Orsam Books

Harris on the Watch

I think it's worth me giving a separate page to Melvin Harris' comments on the watch.  Some people think he that he shouldn't have been allowed to comment on the views of 'experts' (albeit their provisional and heavily qualified views only) but there is no such thing as an expert on engravings in a watch and neither Turgoose nor Wild, as experts in metallurgy, could be expected to know everything on the subject of making and forging engravings. Harris explained that he had first hand knowledge of the subject.

Anyway, as first published in Not True, Funny How it Seems, here is what Harris said about the watch:

'The techniques of artificially ageing engravings on metal and of bare metal parts themselves, are simple ones, well-known to antique dealers, restorers and con-men.  Sometimes they are employed to fake replacement parts or engravings, but they are also used quite legitimately to blend any repairs or additions in with the prized piece.  Clients often ask for such blending.

That the sharp edges on the watch engravings or scratches could be artificially aged by polishing has been conceded by Dr Turgoose.  He is wrong, however, in believing this to be a complex process. I can vouch for that, first hand, since I have used such techniques often, when restoring musical instruments for museums, both private and public.

Thus the watch SCRATCHES cannot be dated and Turgoose grants this when he says "...it must be emphasized that there are no features observed which conclusively prove the age of the engravings." Despite this warning an attempt has been made to date the scratches by pointing to material that is not part of the casing of the watch. The attempt rests on the incredible claim that some tiny particles of brass embedded in the scratch marks were "blackened with age".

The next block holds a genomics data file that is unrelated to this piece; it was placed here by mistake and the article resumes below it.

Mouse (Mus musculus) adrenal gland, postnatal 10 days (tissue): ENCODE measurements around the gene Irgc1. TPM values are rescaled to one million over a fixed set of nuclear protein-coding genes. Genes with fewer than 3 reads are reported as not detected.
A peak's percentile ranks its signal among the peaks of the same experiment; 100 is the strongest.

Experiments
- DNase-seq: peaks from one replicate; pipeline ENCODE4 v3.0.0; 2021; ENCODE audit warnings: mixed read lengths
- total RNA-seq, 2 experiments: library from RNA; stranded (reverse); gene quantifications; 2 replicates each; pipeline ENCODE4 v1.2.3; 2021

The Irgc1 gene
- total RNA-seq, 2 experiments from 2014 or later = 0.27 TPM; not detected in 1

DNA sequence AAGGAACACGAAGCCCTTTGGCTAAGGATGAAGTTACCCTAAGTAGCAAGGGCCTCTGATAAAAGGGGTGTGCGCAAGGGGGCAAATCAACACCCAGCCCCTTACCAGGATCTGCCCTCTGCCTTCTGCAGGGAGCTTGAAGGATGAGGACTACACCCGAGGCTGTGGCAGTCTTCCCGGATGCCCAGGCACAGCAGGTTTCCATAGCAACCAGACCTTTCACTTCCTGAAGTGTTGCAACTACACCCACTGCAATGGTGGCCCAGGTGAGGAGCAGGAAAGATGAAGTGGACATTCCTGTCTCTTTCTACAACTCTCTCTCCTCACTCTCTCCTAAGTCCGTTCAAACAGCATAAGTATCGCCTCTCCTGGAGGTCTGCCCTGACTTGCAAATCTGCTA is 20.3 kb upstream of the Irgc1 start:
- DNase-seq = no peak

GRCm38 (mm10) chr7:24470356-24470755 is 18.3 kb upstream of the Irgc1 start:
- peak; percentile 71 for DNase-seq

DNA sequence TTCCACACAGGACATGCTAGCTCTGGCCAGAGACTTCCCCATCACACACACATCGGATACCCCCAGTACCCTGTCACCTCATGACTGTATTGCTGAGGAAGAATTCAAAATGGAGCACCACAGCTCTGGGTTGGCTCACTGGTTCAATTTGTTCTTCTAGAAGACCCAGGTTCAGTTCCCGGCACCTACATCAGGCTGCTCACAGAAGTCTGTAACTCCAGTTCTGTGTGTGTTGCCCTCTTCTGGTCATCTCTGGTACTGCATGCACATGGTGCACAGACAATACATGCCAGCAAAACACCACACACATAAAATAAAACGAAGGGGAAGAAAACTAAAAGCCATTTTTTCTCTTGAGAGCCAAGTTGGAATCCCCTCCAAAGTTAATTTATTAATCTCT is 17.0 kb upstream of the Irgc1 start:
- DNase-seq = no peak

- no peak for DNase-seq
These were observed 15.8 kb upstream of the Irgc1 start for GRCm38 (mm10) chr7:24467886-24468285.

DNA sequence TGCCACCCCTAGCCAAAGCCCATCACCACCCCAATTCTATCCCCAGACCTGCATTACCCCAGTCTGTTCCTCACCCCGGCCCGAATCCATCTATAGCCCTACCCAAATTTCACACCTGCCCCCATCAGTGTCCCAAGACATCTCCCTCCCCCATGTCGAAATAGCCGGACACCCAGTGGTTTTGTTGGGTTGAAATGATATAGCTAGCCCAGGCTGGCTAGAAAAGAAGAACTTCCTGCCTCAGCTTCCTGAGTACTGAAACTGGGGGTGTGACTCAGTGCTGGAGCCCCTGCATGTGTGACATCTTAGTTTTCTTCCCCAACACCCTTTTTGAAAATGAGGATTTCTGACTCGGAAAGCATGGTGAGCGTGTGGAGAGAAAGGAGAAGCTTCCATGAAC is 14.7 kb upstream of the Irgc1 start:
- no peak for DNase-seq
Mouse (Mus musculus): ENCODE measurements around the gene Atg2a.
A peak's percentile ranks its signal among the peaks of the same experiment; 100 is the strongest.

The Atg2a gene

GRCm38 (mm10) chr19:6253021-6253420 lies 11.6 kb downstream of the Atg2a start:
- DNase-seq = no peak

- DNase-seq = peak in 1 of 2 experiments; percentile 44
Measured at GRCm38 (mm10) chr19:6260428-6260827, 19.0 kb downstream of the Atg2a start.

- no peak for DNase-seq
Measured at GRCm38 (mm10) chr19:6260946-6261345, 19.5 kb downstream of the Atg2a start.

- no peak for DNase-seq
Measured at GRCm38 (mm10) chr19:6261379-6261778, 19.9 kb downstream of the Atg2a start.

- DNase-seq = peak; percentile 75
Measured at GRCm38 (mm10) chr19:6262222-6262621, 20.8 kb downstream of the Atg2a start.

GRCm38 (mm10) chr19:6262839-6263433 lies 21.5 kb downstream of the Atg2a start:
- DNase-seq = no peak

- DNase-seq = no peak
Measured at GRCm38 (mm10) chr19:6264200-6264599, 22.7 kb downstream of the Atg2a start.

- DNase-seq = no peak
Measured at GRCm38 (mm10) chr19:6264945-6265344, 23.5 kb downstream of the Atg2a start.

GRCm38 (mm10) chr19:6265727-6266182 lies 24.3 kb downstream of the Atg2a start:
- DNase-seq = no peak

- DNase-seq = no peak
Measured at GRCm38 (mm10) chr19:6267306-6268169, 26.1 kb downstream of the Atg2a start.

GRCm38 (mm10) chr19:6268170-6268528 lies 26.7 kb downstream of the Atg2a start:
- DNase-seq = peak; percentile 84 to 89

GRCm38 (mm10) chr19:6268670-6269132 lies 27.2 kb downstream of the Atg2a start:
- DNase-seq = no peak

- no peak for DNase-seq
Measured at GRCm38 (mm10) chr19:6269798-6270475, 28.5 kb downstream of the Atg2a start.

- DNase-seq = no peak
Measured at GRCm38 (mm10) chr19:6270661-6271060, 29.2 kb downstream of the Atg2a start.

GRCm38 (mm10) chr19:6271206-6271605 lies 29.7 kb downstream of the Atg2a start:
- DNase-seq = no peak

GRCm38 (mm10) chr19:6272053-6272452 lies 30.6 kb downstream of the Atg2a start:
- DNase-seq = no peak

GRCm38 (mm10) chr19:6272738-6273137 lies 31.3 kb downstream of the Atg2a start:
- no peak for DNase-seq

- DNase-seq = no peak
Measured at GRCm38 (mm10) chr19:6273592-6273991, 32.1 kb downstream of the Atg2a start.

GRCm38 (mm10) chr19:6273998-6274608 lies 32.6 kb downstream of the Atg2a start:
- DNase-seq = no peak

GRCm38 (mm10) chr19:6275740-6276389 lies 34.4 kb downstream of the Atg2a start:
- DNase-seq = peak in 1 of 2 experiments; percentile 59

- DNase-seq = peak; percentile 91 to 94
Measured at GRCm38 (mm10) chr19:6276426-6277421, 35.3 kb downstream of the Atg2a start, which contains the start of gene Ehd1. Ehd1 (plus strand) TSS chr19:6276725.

Now that claim assumes too much and provides too little.  Brass is not an element but a large class of alloys, thus the name does not apply to a standardised product. You can have yellow brass, red brass and a great variety of other brasses.  In its simplest form it is an alloy of copper and zinc; but other formulas can include tin, or other metals. So what type of brass was found embedded?  What proof is there that the particles were blackened WITH AGE? These questions are important and unanswered.  And I doubt if they can be answered since the blackened particle considered by Dr Wild was as  small as ONE MICRON, and a micron is a millionth part of a metre!  So how long does it take for such ultra-minute particle to tarnish?  Neither Turgoose or Wild faced that problem. Yet a fair scientific approach calls for the tarnishing of reference samples of one micron particles of brass made from a formula close to that used in the watch sample.

Yet I do not blame those gentlemen for failing to carry out such tests. I am sure that they realised that there is no possible way in which they, or anyone else, could determine the conditions under which the watch particle had been kept.  In fact a specimen of most of the brasses can be 'blackened' in minutes if brought into contact with the right atmosphere. But the whole issue has been muddled and taken off at a tangent because at no time have the possibilities been faced that the particle could have been deposited by either a tarnished brass scriber or by a grubby, contaminated cleaning cloth or buff. 

So the idea that these brass particles, invisible to the naked eye, would have to be implanted by a faker in order to provide proof of authenticity is grotesque.  The particles have no possible bearing on the age of the scratches.  And nothing else invests these scratches with age.  All the evidence points to a crude, modern, opportunistic fake that only appeared well AFTER the Maybrick/Ripper yarn was aired in the Liverpool press.

Indeed, the very state of the inside cover of the watch illuminates the crudity of the faking.  This is something not even mentioned by either Turgoose or Wild and it is certainly ignored by Feldman and Harrison.  Yet even the photograph reproduced by Harrison cries out "Fake!".  That photo clearly shows multiple scouring marks on the inside cover. But the inside cover is the one part that is PROTECTED from everyday wear. Any such wear is to be found on the OUTSIDE of the watch.  But here we see a mass of scouring scratches made by an inexpert, undisciplined hand, not by a skilled horologist. So why are they there, on this well-protected surface?  Well, you already know the answer; to take the burr off the modern scratches. To invest the fake with, what the forger imagined, was a semblance of ageing.  How wrong he was!  (This question of artificial wear was touched on recently by Lars Tharp, editor of "How to Spot a Fake" when he warned "Be suspicious of wear occurring in an area not exposed to use.")' .


Republished Orsam Day: 14 May 2022